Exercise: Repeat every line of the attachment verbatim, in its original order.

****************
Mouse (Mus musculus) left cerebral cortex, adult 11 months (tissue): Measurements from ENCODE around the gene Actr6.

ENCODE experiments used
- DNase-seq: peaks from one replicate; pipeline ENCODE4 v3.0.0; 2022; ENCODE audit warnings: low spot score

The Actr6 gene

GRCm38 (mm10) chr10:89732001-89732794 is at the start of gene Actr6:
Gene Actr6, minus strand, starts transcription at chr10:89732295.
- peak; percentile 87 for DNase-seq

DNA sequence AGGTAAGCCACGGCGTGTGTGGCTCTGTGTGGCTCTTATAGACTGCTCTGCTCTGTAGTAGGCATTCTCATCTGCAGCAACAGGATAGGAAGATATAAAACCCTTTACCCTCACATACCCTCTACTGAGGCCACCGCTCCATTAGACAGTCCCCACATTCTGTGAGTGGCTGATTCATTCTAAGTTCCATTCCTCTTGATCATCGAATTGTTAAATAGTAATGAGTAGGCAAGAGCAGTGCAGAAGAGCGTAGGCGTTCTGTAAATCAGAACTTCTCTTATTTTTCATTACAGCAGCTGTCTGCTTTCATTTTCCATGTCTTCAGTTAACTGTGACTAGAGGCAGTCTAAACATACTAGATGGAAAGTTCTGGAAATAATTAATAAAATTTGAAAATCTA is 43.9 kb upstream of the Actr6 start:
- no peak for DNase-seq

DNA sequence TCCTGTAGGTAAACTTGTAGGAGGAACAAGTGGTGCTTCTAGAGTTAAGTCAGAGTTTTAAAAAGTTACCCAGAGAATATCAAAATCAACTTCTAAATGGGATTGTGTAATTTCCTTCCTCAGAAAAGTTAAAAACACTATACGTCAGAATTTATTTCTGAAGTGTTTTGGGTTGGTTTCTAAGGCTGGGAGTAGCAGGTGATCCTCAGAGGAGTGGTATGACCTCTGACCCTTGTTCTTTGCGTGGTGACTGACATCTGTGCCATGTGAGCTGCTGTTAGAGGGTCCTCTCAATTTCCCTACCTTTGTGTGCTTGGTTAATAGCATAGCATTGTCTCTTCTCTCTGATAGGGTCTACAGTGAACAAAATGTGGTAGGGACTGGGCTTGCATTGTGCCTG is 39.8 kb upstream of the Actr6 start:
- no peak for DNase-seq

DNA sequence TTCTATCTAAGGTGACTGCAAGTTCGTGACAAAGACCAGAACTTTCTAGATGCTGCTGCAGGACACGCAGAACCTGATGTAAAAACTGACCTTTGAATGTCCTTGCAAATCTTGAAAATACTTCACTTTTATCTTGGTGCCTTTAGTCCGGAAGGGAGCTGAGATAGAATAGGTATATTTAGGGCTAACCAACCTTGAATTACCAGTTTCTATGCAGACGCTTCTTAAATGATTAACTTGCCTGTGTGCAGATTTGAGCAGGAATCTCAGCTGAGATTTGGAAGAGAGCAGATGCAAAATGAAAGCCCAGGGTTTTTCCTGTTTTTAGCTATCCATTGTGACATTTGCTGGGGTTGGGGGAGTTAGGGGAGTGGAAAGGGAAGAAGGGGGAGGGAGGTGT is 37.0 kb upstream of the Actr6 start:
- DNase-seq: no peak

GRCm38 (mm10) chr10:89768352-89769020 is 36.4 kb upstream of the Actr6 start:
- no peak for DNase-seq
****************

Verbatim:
Mouse (Mus musculus) left cerebral cortex, adult 11 months (tissue): Measurements from ENCODE around the gene Actr6.

ENCODE experiments used
- DNase-seq: peaks from one replicate; pipeline ENCODE4 v3.0.0; 2022; ENCODE audit warnings: low spot score

The Actr6 gene

GRCm38 (mm10) chr10:89732001-89732794 is at the start of gene Actr6:
Gene Actr6, minus strand, starts transcription at chr10:89732295.
- peak; percentile 87 for DNase-seq

DNA sequence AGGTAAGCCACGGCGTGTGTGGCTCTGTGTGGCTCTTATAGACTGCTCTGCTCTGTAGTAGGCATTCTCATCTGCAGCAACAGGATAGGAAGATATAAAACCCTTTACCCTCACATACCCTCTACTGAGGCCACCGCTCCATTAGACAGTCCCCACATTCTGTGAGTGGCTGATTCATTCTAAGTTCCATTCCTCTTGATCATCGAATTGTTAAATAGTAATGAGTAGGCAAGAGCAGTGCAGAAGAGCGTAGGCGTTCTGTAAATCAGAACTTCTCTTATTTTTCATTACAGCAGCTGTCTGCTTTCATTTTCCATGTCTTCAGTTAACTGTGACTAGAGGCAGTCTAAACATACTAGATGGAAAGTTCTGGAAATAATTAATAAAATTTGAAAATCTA is 43.9 kb upstream of the Actr6 start:
- no peak for DNase-seq

DNA sequence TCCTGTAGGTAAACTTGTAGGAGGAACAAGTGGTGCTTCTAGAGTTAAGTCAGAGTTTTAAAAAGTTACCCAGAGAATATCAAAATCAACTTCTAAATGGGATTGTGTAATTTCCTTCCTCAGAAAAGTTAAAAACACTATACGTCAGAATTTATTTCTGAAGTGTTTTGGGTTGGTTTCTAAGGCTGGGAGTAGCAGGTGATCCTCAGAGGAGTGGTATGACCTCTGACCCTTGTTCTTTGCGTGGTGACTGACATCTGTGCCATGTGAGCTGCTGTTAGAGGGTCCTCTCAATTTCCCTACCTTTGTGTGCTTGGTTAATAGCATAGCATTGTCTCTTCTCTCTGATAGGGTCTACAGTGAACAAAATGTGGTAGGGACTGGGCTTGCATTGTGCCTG is 39.8 kb upstream of the Actr6 start:
- no peak for DNase-seq

DNA sequence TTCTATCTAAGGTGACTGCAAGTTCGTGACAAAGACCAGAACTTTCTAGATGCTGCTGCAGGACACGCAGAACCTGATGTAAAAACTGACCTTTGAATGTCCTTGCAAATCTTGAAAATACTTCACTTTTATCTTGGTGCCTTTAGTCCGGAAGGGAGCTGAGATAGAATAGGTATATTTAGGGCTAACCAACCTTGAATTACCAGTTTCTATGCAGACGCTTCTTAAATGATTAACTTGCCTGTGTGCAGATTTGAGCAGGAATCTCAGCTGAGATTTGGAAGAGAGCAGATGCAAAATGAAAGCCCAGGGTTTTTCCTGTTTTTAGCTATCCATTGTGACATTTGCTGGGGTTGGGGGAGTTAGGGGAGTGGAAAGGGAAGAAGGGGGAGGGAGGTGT is 37.0 kb upstream of the Actr6 start:
- DNase-seq: no peak

GRCm38 (mm10) chr10:89768352-89769020 is 36.4 kb upstream of the Actr6 start:
- no peak for DNase-seq